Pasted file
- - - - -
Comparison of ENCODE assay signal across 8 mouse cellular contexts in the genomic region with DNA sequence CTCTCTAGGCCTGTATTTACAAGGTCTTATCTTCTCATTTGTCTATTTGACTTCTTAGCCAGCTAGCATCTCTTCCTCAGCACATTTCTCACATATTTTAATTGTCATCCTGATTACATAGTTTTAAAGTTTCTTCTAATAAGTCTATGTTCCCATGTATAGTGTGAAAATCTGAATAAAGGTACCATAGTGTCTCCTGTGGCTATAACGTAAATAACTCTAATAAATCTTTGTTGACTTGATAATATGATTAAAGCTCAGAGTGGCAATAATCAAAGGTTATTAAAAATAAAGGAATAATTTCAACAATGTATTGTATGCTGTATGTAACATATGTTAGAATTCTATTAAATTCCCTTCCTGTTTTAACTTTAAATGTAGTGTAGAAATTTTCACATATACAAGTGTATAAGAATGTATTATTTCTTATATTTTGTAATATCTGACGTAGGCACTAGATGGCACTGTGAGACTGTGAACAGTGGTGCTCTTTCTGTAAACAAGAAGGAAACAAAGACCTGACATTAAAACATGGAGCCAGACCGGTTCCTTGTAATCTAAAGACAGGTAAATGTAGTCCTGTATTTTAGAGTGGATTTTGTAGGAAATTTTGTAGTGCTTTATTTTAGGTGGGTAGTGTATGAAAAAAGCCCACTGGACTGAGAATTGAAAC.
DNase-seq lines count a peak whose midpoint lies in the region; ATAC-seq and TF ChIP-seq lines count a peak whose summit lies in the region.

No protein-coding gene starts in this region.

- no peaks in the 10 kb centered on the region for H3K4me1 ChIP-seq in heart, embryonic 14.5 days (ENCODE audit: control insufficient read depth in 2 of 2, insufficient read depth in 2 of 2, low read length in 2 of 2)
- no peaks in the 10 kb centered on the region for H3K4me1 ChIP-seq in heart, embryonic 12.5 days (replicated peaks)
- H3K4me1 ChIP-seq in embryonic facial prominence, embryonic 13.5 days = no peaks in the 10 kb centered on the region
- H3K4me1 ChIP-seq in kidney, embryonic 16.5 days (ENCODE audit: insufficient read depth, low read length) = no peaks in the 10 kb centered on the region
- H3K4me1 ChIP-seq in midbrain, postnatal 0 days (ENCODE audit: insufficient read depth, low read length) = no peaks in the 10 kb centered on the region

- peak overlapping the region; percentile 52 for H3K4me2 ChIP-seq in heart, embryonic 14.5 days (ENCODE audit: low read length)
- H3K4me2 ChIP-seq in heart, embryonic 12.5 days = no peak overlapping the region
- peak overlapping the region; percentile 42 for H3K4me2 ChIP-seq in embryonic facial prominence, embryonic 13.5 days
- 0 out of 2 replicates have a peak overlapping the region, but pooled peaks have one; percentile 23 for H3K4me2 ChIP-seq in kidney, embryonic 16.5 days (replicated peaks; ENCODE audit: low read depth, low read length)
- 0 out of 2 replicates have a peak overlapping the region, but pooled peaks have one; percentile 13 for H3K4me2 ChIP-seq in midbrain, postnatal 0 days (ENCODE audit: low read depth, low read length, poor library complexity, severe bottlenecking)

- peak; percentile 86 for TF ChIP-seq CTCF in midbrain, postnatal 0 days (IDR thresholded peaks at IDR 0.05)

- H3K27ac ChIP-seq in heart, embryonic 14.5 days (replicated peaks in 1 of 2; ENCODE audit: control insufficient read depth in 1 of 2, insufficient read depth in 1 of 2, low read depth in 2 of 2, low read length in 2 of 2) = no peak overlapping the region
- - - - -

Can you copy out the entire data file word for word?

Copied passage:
Comparison of ENCODE assay signal across 8 mouse cellular contexts in the genomic region with DNA sequence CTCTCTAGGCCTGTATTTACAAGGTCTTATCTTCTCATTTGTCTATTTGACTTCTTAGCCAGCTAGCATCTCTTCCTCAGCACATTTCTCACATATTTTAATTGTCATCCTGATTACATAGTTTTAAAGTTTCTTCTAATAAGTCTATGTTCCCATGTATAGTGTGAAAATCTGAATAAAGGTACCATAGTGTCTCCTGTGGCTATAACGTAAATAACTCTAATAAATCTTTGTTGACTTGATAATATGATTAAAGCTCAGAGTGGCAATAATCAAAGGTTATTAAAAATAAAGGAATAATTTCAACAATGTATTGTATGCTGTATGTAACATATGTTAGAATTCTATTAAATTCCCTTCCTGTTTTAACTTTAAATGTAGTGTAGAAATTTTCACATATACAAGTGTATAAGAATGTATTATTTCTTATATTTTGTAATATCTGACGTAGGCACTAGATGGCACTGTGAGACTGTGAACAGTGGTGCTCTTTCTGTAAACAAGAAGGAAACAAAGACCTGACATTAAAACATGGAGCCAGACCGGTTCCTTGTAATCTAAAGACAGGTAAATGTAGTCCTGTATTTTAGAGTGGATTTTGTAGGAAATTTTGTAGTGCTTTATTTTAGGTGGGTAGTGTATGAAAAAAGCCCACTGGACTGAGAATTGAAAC.
DNase-seq lines count a peak whose midpoint lies in the region; ATAC-seq and TF ChIP-seq lines count a peak whose summit lies in the region.

No protein-coding gene starts in this region.

- no peaks in the 10 kb centered on the region for H3K4me1 ChIP-seq in heart, embryonic 14.5 days (ENCODE audit: control insufficient read depth in 2 of 2, insufficient read depth in 2 of 2, low read length in 2 of 2)
- no peaks in the 10 kb centered on the region for H3K4me1 ChIP-seq in heart, embryonic 12.5 days (replicated peaks)
- H3K4me1 ChIP-seq in embryonic facial prominence, embryonic 13.5 days = no peaks in the 10 kb centered on the region
- H3K4me1 ChIP-seq in kidney, embryonic 16.5 days (ENCODE audit: insufficient read depth, low read length) = no peaks in the 10 kb centered on the region
- H3K4me1 ChIP-seq in midbrain, postnatal 0 days (ENCODE audit: insufficient read depth, low read length) = no peaks in the 10 kb centered on the region

- peak overlapping the region; percentile 52 for H3K4me2 ChIP-seq in heart, embryonic 14.5 days (ENCODE audit: low read length)
- H3K4me2 ChIP-seq in heart, embryonic 12.5 days = no peak overlapping the region
- peak overlapping the region; percentile 42 for H3K4me2 ChIP-seq in embryonic facial prominence, embryonic 13.5 days
- 0 out of 2 replicates have a peak overlapping the region, but pooled peaks have one; percentile 23 for H3K4me2 ChIP-seq in kidney, embryonic 16.5 days (replicated peaks; ENCODE audit: low read depth, low read length)
- 0 out of 2 replicates have a peak overlapping the region, but pooled peaks have one; percentile 13 for H3K4me2 ChIP-seq in midbrain, postnatal 0 days (ENCODE audit: low read depth, low read length, poor library complexity, severe bottlenecking)

- peak; percentile 86 for TF ChIP-seq CTCF in midbrain, postnatal 0 days (IDR thresholded peaks at IDR 0.05)

- H3K27ac ChIP-seq in heart, embryonic 14.5 days (replicated peaks in 1 of 2; ENCODE audit: control insufficient read depth in 1 of 2, insufficient read depth in 1 of 2, low read depth in 2 of 2, low read length in 2 of 2) = no peak overlapping the region